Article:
Pitfalls In Documenting An Extension To The Term Of A Lease Of Commercial Premises

November 1, 2023
Neil Stafford


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You’ve managed to agree with your tenant that they will extend the term of their lease. Great news, and so easy to document – it’s just a quick Deed of Variation to change the expiry date, isn’t it?

No, it’s not so straightforward, and there are traps for the unwary.

It’s well-established law, which should be (but sometimes doesn’t appear to be) common knowledge among practitioners, that a variation to the term of a lease or the extent of the demise granted by a lease will be considered to be a deemed surrender and re-grant of the lease (see Friends Provident Life Office v British Railways Board 1996).

The consequences of this could be:

  • New liability for SDLT – overlap relief may be available, but it’s not always straightforward: the Govt/HMRC website which gives an example of overlap relief ends with this comment on its own example – “The calculator will not cope with this calculation and it should be performed manually”.
  • The deemed re-granted Lease is inside the 1954 Act, and thus has security of tenure.
  • While it’s increasingly unlikely as time passes, if you had a pre-1996 lease, and therefore privity with the tenant, then you would lose that privity. This probably applies mostly now only in the arena of longish leases granted to local authorities, and consider the danger there of the covenant you could be losing after a couple of assignments.
  • Quite terrifyingly for landlords – a charge over the surrendered leasehold interest surviving the surrender. The position here would be that the charge becomes enforceable over the freehold. This could clearly cause a large loss, and it’s a point often overlooked on straightforward (i.e. planned) surrenders. Rack rented leasehold interests aren’t often subject to fixed charges, but it’s not unheard of, and it’s certainly not unheard of for them to be subject to floating charges, and in those circumstances you need a certificate of non-crystallisation from the charge-holder, certifying that, as at the date of the surrender, the floating charge hasn’t crystallised against the lease.  

Can we just do a Deed of Rectification instead then, and say we’re rectifying a mistake in the demise or the term? No, you can’t. This will be construed as a deemed surrender and re-grant too.

So your options are either to:

  1. effect a formal surrender and re-grant, or
  2. grant a reversionary lease.

If you proceed with a reversionary lease (meaning a lease granted now, but taking effect “in reversion”, so that the term commences when the term of the current lease expires) then there are a few things to remember:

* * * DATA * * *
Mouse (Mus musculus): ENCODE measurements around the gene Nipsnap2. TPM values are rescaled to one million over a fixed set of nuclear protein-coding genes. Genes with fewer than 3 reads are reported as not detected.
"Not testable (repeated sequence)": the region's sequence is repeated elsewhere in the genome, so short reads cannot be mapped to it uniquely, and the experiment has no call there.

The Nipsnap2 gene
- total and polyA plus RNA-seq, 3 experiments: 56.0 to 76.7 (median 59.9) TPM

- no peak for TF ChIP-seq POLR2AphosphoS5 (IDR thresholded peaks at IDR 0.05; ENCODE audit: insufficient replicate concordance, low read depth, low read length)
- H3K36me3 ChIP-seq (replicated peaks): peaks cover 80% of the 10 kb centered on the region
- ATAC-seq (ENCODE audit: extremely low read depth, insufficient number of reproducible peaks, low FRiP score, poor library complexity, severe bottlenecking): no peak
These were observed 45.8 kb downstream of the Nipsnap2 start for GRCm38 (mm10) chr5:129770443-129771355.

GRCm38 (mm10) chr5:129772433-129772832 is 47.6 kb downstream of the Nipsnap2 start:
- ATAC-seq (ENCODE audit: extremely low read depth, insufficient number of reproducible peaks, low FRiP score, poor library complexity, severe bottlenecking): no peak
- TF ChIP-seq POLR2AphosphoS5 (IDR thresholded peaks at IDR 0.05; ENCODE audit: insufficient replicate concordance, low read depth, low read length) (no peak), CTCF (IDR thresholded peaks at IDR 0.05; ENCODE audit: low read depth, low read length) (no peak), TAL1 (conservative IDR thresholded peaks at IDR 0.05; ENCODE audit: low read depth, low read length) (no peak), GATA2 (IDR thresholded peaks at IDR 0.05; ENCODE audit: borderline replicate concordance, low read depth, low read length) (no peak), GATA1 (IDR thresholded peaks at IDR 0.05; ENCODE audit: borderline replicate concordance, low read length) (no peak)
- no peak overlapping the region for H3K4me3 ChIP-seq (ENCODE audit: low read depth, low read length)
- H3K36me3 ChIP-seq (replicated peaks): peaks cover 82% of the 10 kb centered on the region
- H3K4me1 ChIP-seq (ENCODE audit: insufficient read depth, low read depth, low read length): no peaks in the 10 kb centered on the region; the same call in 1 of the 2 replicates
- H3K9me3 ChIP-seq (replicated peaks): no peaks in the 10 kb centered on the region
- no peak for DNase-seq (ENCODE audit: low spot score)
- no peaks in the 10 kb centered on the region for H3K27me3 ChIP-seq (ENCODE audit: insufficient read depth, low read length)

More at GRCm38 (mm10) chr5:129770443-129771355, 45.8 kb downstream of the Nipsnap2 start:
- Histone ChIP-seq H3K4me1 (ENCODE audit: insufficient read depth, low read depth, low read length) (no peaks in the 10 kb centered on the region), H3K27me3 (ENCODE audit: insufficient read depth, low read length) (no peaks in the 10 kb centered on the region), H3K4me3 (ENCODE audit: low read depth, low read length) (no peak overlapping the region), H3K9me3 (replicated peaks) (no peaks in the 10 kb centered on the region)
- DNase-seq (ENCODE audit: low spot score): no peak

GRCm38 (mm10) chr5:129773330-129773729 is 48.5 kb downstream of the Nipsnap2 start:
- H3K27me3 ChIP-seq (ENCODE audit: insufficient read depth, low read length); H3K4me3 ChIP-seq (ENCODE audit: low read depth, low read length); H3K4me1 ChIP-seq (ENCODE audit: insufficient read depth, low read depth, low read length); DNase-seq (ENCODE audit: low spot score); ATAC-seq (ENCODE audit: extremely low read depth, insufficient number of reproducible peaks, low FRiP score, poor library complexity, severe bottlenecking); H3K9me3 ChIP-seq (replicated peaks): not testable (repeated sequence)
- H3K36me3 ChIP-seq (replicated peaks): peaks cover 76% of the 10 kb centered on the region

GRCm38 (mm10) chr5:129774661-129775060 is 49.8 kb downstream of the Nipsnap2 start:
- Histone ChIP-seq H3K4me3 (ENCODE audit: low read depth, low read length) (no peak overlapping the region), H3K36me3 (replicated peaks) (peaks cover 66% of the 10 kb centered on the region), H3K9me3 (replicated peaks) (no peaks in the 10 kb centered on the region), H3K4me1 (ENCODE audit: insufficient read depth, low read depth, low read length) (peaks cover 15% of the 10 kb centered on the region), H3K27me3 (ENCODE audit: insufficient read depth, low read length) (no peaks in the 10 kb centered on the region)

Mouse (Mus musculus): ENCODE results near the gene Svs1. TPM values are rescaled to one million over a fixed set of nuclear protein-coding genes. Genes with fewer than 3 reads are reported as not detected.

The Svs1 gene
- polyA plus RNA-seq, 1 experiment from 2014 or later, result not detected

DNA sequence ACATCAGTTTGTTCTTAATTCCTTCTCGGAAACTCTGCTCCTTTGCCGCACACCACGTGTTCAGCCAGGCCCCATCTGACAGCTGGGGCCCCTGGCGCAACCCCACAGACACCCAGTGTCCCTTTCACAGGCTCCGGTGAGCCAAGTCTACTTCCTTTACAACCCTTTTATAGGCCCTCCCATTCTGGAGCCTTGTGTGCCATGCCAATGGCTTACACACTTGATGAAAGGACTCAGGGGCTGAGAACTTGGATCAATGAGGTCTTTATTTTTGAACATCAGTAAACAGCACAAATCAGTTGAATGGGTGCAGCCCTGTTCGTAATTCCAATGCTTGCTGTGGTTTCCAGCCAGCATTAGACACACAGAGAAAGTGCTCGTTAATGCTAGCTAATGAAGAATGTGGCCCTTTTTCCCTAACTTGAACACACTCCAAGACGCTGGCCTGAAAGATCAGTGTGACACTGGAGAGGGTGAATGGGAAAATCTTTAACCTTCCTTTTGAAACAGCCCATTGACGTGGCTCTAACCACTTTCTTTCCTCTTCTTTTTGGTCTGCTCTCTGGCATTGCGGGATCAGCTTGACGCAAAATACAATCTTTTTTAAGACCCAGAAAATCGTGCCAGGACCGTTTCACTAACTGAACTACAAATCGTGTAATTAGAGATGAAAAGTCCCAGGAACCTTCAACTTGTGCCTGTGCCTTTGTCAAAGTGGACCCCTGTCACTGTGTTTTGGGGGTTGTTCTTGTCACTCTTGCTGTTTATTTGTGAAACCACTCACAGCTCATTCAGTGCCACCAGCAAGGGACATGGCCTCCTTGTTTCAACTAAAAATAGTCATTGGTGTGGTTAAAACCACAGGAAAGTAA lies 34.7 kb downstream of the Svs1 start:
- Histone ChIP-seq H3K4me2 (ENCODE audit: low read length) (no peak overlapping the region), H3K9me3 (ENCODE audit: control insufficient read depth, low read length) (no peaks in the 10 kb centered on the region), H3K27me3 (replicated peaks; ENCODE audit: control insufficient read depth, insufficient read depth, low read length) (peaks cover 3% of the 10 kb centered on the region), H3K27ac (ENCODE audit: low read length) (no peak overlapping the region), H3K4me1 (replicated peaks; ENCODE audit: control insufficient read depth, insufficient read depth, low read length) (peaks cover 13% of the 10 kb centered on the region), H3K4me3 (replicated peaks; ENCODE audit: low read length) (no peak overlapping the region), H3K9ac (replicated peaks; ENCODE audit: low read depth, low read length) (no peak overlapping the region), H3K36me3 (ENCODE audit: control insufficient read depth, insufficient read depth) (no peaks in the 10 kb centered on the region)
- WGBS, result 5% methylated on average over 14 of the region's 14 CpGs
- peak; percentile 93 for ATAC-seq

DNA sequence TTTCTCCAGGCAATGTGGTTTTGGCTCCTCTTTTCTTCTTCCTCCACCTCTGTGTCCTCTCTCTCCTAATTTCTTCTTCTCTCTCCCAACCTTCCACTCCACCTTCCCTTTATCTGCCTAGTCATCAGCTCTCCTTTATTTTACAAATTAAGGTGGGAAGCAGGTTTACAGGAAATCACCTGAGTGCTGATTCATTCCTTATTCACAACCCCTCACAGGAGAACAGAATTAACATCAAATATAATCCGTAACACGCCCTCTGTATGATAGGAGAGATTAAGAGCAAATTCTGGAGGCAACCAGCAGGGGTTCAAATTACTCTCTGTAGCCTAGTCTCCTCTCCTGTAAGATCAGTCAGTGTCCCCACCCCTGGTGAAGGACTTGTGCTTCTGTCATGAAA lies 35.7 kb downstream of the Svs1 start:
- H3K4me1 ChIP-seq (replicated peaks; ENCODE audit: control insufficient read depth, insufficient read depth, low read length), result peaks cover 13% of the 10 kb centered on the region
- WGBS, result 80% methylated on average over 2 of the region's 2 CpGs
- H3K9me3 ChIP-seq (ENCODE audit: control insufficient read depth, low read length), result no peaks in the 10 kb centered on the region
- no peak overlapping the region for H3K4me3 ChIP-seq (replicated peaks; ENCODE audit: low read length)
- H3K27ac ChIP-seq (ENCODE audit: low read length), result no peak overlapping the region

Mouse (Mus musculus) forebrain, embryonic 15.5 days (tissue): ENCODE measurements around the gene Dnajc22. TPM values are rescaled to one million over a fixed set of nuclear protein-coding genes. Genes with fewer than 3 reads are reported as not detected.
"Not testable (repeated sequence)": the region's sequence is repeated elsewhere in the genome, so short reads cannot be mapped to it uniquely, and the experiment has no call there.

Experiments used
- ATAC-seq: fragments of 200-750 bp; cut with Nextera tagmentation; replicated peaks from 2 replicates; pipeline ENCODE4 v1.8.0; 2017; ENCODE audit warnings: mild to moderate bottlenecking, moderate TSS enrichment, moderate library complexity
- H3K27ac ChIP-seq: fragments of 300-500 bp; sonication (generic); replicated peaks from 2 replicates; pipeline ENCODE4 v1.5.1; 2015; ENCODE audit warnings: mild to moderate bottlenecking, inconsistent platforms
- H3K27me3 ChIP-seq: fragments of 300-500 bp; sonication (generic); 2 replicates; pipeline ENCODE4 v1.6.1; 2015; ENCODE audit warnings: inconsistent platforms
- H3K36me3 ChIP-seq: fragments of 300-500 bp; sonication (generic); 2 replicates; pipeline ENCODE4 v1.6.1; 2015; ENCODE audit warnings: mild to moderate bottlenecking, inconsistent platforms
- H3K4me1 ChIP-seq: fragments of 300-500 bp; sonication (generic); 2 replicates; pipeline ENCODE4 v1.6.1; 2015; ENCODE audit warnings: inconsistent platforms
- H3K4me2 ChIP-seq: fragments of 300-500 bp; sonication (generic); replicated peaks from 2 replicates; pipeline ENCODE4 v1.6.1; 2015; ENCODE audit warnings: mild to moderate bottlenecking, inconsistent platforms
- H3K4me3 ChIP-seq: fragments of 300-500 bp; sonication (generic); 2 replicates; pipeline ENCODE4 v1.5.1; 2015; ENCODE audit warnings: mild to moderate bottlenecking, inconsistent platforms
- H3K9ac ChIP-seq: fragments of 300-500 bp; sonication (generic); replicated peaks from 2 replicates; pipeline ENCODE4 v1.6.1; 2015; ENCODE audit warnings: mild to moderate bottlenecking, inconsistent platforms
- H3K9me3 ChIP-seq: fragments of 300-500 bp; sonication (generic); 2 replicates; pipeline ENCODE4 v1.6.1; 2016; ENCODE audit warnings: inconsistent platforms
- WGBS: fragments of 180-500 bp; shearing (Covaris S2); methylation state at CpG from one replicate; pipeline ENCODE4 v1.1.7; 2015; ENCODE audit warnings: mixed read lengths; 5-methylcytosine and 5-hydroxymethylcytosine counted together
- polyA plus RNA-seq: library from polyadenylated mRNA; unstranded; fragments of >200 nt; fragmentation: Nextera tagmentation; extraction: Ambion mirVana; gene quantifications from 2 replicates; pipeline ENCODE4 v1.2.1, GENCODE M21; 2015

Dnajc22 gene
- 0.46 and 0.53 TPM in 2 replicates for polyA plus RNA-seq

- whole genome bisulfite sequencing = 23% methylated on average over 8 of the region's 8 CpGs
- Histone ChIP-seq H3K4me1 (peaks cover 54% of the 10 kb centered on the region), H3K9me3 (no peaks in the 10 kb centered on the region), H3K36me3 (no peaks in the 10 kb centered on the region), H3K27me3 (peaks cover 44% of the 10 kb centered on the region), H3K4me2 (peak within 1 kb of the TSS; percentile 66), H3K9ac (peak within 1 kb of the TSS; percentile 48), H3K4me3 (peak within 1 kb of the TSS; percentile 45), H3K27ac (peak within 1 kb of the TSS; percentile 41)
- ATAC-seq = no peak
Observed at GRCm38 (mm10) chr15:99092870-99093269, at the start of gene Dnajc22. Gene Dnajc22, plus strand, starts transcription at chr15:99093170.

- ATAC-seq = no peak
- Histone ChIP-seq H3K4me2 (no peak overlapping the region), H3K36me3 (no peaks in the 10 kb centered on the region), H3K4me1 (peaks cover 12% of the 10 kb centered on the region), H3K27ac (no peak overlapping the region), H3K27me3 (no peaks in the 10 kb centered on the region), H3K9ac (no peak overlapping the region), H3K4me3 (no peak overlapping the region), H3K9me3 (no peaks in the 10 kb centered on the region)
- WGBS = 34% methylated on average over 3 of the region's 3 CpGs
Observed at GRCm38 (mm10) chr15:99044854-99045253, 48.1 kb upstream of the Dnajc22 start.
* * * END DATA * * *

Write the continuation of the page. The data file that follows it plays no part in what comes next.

• Ensure that you “carry over” reinstatement requirements – look out all the old Licences for Alterations and reference them specifically if that’s feasible, but also use some “general” wording to make sure all previous alterations are covered off. Also carry over dilapidations requirements, so that the demise is assessed by reference to the date of the grant of the existing lease. On this latter point opinions differ as to what’s required, particularly where the lease is FRI, but it’s a point that needs some careful consideration where the existing lease commenced a good while ago.
  • Make sure that assignment and subletting are covered off so that, while the current lease continues, you don’t end up with the leases vested in different entities, or with subleases to different entities.
  • Align the forfeiture provisions, so that a forfeiting event allows forfeiture of both the current lease and the reversionary lease.
  • Where the reversionary lease will be subject to open market review, consider whether alterations under the current lease (which will by then be the previous lease) ought to be disregarded.
  • You will need an EPC!  
  • You also need to effect some variations to the current Lease, so that the points above about aligning alienation and forfeiture are all covered off.    

Finally, what about the scenario where you’re adding extra premises/land to the demise since, according to the Friends Provident case mentioned above, that’s also a case where a ”variation” would result in a deemed surrender and re-grant. Here the solution is a straightforward supplemental lease of the additional area, and this supplemental lease would usually follow the form of the existing lease, but here gain you need to make sure that the two leases are interwoven, so that alienation and forfeiture are linked.    

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